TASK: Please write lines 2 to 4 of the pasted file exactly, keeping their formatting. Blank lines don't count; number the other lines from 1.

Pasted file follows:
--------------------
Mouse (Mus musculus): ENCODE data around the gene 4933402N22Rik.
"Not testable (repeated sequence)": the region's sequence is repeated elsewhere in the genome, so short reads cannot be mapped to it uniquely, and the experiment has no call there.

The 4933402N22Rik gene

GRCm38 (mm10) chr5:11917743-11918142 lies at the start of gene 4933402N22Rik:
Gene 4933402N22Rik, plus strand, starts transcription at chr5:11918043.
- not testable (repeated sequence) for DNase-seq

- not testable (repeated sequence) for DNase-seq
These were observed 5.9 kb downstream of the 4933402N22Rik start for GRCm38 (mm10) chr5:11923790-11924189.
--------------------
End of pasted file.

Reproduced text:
"Not testable (repeated sequence)": the region's sequence is repeated elsewhere in the genome, so short reads cannot be mapped to it uniquely, and the experiment has no call there.

The 4933402N22Rik gene

GRCm38 (mm10) chr5:11917743-11918142 lies at the start of gene 4933402N22Rik: